The Freedom From Religion Foundation, a national state/church watchdog, is urging an Ohio district to take down several unconstitutional bible quotes from a school cafeteria.
A concerned Carrollton Exempted Village Schools parent reported to FFRF that there are bible-quoting posters in the cafeteria of their child’s school, Bell-Heron Middle School in Carrollton, Ohio. The first says, “The Helmet of Salvation — The Lord is my light and my salvation-whom shall I fear? The Lord is the stronghold of my life of whom shall I be afraid. Psalm 27:1.” The second says “Whoever wants to be my disciple must deny themselves and take up their cross and follow me. For whoever wants to save their life will lose it, but whoever loses their life for me and for the gospel will save it. Mark 8:4-35.”
It is well-settled law that public school districts may not advance or promote religion, and courts have continually held that this includes displaying religious messages or iconography, FFRF Legal Fellow Christopher Line reminds the district.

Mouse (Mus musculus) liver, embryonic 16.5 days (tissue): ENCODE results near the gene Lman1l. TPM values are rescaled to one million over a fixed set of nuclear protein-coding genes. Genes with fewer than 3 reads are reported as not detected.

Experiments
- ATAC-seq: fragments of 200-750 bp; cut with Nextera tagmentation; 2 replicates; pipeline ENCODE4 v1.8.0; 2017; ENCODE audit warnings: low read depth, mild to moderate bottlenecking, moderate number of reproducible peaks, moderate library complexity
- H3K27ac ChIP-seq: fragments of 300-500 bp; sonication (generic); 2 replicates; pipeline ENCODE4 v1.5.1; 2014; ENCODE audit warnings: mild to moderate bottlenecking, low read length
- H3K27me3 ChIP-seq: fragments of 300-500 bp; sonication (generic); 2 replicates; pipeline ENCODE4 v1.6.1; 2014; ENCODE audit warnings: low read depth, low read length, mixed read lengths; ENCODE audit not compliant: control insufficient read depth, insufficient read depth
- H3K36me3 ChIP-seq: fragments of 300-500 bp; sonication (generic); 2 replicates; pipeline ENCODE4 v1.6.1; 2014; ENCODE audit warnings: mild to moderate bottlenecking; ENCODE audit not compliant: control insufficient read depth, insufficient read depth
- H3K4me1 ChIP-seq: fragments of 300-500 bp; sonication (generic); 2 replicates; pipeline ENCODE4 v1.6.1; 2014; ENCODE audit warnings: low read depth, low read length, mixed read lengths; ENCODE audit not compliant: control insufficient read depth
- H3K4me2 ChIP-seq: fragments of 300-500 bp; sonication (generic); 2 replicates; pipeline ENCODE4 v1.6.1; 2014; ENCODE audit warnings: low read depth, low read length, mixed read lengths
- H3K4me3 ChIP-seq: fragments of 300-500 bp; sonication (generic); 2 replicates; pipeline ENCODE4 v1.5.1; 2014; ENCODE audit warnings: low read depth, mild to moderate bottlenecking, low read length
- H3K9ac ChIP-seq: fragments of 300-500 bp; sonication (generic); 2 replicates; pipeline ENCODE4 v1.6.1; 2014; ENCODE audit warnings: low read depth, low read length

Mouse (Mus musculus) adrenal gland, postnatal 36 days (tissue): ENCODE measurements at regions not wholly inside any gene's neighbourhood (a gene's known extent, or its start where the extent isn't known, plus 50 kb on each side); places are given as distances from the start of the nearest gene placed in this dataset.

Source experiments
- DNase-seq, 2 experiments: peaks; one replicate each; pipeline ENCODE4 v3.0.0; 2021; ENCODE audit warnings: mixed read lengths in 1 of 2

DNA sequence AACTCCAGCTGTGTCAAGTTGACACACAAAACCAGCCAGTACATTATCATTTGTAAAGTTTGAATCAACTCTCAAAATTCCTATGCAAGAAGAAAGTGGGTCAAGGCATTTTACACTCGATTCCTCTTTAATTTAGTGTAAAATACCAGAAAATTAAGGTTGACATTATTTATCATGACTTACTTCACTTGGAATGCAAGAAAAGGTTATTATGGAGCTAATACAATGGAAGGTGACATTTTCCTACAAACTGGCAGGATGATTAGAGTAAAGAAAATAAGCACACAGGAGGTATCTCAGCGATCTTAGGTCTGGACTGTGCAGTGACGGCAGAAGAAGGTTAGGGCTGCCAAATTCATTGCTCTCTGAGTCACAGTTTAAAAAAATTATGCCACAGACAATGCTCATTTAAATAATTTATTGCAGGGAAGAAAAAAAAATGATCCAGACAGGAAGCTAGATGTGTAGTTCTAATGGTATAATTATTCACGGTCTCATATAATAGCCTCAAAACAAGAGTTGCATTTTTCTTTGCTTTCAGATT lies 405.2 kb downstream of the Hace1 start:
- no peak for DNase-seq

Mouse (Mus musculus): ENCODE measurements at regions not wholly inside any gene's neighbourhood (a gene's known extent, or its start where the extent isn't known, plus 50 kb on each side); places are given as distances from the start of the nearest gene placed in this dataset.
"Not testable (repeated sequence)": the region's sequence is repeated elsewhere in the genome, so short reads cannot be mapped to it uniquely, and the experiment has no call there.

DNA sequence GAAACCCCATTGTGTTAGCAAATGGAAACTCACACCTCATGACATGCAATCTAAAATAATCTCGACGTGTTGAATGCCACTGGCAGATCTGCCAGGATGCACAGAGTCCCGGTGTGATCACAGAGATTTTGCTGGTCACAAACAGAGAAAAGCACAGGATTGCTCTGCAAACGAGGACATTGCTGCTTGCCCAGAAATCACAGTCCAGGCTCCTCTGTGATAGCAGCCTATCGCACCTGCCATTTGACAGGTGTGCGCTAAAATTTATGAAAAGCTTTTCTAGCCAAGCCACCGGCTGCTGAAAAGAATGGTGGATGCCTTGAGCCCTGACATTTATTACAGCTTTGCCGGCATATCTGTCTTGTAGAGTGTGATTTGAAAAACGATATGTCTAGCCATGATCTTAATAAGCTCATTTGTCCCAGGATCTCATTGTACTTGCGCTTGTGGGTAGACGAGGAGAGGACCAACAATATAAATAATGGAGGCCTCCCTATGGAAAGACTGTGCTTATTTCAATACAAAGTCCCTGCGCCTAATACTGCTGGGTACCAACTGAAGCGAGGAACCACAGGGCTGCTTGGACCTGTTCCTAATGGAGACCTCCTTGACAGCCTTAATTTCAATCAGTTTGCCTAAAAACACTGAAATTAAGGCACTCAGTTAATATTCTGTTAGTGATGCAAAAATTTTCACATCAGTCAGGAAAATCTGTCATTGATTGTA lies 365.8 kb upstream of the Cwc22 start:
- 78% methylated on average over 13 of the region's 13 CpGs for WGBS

“This religious display is particularly inappropriate given that about 38 percent of Americans born after 1987 are not religious,” Line writes in his letter to Superintendent David Quattrochi. “The display alienates those nonreligious students, families, teachers and members of the public whose religious beliefs are inconsistent with the message being promoted by the school.”
FFRF is asking the school to remove the bible quotes immediately in recognition of its constitutional obligation to remain neutral toward religion.
“Displaying bible quotes in a public school cafeteria is not only unconstitutional, but also unnecessarily divisive,” says FFRF Co-President Annie Laurie Gaylor. “It sends the message that the school grants privilege to members of a specific religion, while making an outsider out of anyone who deviates from these beliefs.”
The Freedom From Religion Foundation is a national nonprofit organization with more than 31,000 members and several chapters across the country, including over 800 members in Ohio and a chapter in Cleveland. FFRF’s purposes are to protect the constitutional principle of separation between church and state, and to educate the public on matters relating to nontheism.